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Tuesday, February 7

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Feature Thu Nov 20 2008

Hotdish? You Betcha

I called my mom in Minnesota earlier this week to say hello, and I could tell she was preoccupied - the banging dishes and "mmm-hmms" and "uh-huhs" gave her away immediately. I asked her what was going on, and she told me she was making rice hotdish for dinner that night - one of my most loved and hated meals.

tator tot hotdish.jpgI moved to Chicago a little more than a year ago and have discovered the term "hotdish" (sometimes known as casserole to the rest of the world) seems to escape non-Minnesotans. Who knew that some 400 miles away, something that is a part of normal everyday life for everyone who lives in Minnesota would be so foreign?

This is my attempt to bring the hotdish to Chicago, or at least to explain what the elusive (and stereotypically unappetizing) dish is and where it came from.

Hotdish is any of a variety of baked dishes popular in the Midwestern United States, and especially in Minnesota, North Dakota, South Dakota, northern Iowa, and western Wisconsin. It consists of a starch, a meat and a canned vegetable, mixed together with canned soup, which serves as a binding ingredient.

Hotdish was created when budget-minded farm wives needed to feed their families, as well as congregations in the basements of the first Minnesota churches. They needed to stretch the fare and go easy on expensive meat, while at the same time impress their friends and neighbors with a filling and tasty meal. On cold winter nights and days of below zero temperatures, bone-chilling winds and feet of snow, hotdish hits the spot.

In Minnesota, hotdish is popular for family get-togethers, church suppers and potlucks. This isn't because they are necessarily tasty, but because they're filling, convenient and easy to make. (Not to muddy the waters, but hotdish is often served with bars - pan-baked cookies or brownies.)

You don't need to have a specific recipe to make hotdish. A lot of the time my mom would use whatever leftovers we had - hamburger, tomato sauce, rice, veggies - and throw it in the oven. Before you empty the contents of your fridge into a baking dish, here are a few recipes to try out.

Rice Hotdish

1 can chicken with rice soup
1 can cream of mushroom soup
1 cup minute rice
1 stalk celery - cut up
1/2 chopped onion
1 lb. lean ground beef
1 cup water

Brown ground beef with celery and onion until completely cooked and vegetables are tender. Drain grease and add soups, water and rice. Put into 9x13 baking dish and bake covered at 350 for 30-40 minutes.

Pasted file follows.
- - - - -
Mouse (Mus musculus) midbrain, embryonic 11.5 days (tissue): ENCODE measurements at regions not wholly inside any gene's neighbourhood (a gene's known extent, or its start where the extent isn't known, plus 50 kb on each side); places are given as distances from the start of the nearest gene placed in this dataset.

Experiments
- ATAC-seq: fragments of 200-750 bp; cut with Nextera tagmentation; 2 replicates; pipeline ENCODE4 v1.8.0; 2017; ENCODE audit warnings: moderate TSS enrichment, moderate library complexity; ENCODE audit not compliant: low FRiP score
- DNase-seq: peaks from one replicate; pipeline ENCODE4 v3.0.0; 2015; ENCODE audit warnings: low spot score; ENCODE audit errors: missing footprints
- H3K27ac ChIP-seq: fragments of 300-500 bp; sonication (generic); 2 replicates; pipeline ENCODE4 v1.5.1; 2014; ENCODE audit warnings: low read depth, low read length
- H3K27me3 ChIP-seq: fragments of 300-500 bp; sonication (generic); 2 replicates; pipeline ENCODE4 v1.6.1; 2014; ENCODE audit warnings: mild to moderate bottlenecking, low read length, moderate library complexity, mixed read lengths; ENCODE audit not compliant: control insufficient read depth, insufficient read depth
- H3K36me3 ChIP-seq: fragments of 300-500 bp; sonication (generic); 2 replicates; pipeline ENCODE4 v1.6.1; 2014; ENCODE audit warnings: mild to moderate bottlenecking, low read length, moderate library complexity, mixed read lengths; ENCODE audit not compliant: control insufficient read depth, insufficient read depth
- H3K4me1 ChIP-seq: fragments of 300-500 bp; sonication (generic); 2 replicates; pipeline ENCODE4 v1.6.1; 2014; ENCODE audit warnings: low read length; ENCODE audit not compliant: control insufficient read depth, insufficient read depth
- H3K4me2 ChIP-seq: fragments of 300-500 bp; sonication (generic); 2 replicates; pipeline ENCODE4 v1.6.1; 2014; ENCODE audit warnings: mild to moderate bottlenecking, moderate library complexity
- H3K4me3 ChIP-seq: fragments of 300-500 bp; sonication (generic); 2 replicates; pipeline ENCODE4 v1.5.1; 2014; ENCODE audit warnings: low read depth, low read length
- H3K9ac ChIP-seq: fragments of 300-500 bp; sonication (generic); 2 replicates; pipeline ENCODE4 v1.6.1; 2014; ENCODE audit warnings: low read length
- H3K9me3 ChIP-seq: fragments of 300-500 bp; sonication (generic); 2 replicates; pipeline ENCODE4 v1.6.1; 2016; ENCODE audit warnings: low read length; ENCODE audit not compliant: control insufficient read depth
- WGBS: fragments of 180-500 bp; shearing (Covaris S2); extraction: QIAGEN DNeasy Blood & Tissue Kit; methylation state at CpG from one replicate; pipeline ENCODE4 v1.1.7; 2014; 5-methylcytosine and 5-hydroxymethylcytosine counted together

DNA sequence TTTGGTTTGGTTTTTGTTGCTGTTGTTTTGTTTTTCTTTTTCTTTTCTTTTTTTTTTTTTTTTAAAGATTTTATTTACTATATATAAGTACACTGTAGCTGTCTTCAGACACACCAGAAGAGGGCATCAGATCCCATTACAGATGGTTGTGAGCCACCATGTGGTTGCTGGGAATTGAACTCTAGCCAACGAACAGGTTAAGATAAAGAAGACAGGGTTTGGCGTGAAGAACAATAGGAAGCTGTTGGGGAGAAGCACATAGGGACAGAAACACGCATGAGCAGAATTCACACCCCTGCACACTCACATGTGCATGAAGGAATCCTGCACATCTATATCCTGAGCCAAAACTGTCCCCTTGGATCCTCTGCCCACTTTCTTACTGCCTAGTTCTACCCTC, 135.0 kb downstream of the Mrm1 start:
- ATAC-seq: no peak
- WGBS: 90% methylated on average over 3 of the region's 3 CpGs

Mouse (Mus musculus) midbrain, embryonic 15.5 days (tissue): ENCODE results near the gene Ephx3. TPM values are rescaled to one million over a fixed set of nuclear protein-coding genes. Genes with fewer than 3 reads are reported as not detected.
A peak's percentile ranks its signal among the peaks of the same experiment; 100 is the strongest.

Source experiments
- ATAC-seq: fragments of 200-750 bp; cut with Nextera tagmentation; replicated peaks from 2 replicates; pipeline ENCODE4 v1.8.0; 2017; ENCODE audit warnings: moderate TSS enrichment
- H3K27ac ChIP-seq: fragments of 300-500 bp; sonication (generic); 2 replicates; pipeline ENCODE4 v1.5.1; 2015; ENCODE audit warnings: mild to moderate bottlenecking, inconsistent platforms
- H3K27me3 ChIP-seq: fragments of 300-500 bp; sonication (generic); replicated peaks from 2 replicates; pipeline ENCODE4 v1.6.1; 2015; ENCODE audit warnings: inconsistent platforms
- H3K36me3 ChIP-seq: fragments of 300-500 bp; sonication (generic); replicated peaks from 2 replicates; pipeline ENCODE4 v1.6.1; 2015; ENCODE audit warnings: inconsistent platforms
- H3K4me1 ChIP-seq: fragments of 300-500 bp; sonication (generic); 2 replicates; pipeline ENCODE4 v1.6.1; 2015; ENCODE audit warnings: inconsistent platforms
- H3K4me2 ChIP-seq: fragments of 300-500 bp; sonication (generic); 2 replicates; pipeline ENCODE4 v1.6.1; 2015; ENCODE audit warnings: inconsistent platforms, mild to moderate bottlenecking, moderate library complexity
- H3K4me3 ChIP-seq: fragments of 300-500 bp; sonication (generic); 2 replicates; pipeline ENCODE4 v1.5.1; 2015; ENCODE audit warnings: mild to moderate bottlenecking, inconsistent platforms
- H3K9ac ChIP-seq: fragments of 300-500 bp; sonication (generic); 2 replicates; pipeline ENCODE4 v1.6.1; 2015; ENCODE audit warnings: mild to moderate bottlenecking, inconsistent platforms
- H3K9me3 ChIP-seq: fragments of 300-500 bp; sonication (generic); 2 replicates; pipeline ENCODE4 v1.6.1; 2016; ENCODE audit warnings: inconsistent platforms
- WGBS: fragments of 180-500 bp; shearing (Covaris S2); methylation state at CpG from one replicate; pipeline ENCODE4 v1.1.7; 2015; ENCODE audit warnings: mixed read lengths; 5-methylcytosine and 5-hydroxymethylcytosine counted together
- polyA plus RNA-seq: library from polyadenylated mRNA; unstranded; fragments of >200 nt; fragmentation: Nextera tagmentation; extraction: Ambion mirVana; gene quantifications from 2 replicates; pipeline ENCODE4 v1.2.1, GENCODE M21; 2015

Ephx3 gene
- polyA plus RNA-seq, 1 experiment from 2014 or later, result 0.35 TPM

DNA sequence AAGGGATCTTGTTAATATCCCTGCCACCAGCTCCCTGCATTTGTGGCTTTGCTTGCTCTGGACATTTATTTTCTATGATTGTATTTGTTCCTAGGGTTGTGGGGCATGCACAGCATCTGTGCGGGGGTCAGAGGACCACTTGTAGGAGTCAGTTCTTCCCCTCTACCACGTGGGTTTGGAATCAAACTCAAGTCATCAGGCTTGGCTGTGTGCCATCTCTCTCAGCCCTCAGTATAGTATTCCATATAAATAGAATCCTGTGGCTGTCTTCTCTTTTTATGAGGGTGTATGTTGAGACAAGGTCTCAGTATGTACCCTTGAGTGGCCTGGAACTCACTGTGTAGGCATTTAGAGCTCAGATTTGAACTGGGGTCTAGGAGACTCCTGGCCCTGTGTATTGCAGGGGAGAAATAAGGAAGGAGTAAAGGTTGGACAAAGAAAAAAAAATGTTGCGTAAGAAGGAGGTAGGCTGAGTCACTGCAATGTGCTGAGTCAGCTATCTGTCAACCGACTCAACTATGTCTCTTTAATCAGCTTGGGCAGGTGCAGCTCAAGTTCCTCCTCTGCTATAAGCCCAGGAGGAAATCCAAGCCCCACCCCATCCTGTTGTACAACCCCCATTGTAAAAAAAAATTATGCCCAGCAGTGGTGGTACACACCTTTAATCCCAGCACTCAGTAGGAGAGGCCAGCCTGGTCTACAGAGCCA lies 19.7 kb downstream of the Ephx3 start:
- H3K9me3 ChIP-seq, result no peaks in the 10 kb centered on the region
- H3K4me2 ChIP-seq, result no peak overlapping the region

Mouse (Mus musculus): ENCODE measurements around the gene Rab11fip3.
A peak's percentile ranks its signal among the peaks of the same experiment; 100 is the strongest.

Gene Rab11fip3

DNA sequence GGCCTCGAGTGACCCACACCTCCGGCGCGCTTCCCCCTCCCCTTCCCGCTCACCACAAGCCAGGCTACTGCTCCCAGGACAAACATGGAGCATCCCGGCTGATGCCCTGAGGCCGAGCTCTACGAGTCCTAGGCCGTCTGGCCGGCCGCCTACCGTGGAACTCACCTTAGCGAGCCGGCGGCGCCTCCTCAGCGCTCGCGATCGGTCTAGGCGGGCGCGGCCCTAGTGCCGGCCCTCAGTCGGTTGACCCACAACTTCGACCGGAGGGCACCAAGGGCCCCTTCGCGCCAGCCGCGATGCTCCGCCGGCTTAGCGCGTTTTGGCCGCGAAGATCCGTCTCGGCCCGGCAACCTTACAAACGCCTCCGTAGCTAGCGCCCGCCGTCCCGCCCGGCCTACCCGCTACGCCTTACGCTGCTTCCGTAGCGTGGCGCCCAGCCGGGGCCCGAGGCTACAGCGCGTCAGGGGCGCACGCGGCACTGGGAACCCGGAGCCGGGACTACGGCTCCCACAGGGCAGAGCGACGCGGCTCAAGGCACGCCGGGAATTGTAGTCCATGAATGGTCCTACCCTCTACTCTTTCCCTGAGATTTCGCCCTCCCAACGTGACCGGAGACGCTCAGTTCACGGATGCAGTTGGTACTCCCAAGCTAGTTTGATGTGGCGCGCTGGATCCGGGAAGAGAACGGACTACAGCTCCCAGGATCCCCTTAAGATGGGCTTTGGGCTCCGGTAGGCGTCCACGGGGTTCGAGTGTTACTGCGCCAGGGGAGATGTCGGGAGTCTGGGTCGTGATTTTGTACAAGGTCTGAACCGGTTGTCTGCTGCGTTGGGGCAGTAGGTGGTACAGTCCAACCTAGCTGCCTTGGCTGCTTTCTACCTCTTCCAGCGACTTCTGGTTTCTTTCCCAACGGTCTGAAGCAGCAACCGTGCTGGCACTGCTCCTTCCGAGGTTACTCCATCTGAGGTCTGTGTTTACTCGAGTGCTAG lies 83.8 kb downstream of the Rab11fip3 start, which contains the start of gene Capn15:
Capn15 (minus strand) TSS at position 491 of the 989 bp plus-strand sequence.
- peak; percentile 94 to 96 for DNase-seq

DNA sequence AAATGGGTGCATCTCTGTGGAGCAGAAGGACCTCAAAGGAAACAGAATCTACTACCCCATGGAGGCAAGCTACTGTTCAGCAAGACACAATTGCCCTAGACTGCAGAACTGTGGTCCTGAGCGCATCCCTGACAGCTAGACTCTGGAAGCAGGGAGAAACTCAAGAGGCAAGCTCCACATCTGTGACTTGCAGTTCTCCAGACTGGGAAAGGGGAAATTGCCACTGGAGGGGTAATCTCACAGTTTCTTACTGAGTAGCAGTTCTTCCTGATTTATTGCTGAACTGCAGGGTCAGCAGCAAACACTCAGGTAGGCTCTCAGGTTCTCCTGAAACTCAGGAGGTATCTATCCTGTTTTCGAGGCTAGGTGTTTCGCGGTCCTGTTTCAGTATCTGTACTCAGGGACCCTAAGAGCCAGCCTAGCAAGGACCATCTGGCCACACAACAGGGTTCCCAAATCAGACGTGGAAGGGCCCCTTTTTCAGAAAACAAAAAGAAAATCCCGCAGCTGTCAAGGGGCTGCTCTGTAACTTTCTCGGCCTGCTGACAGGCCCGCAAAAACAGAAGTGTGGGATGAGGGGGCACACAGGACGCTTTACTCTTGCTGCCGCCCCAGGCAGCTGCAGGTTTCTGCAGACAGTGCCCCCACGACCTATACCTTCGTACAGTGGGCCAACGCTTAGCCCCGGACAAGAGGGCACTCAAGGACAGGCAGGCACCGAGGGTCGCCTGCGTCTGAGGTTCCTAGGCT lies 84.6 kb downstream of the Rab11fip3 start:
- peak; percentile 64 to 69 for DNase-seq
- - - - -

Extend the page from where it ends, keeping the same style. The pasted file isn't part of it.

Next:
Chicken Wild Rice Hotdish

1 can cream of chicken soup
1 jar chicken gravy
3/4 cup water
1 cup uncooked wild rice
2 cups cooked chicken or turkey

Cook 1 cup of wild rice according to directions on package. Mix soup and gravy with water, add chicken and cooked rice. Season with salt and pepper to taste. Back covered for 30 minutes until hot and bubbly.

Tator Tot Hotdish

1 can cream of mushroom soup
1 can cream of celery soup
1 can cream of chicken soup
1/3 c. rice
2 lbs. hamburger (browned)
1 package frozen mixed vegetables

Mix all ingredients and top with tator tots. Bake at 350 degrees for 1 hour to 1 1/2 hours.

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grace / November 21, 2008 12:38 PM

Ah the memories...I grew up in SW Minnesota. The variety of hotdish concoctions is endless. One other note - if being served at a church supper or potluck, there's usually a "salad" in addition to the bars. In MN, "salad" usually involves jello...mmmmmm TASTY!

Ray / November 21, 2008 2:17 PM

Not to be smart or anything, but is that a typo in the last ingredient for Chicken Wild Rice Hotdish? Two cups of gravy, in addition to a jar of gravy, makes a whole lot of gravy! Perhaps you meant two cups of cooked chicken or turkey?

North Dakota born and raised / November 21, 2008 4:41 PM

Hotdish and bars...ah, home. People look at me like I'm insane when I say these words here, but oh, how I love them. I frequently miss hotdish and bars here in Chi-town. But my waistline certainly doesn't.

Kaitlin / November 22, 2008 6:12 PM

I did - nice catch! The recipe will taste much better now. :)

Ray / November 23, 2008 1:12 AM

It does actually sound pretty yummy.

cletus warhol / November 24, 2008 10:12 AM

Now all you need to do is organize a lutefisk boil! Although I'm not sure local environmental laws will allow it.

Dave / November 24, 2008 4:22 PM

Also not to be a smartass, but shouldn't the recipe for tater tot hotdish include tater tots?

Dave / November 24, 2008 4:24 PM

Wait, I'm an idiot. Read the whole thing, Dave.

Sean / June 30, 2010 7:55 PM

@Dave, read the recipe eh. I quote, "Mix all ingredients and top with tator tots. Bake at 350 degrees for 1 hour to 1 1/2 hours." Reading comes highly recommended, oh yea, I see now you read. ;) Get it on now, though use ostrich or buffalo and not beef. Add in a layer of bacon over the taters and as they cook the juices absorb into it all, not just any bacon though, preferably hickory smoked.

Cheers and beers!

Rick / July 15, 2011 1:01 PM

I've still yet to find a hotdish that actually tastes good lol. I'll try this one and maybe it will work. None of the foodie blog s like to make em so I guess I'm mostly on my own... Thanks for the post!

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Feature Thu Dec 31 2015

The State of Food Writing

By Brandy Gonsoulin

In 2009, food blogging, social media and Yelp were gaining popularity, and America's revered gastronomic magazine Gourmet shuttered after 68 years in business. Former Cook's Illustrated editor-in-chief Chris Kimball followed with an editorial, stating that "The shuttering of Gourmet reminds...
Read this feature »

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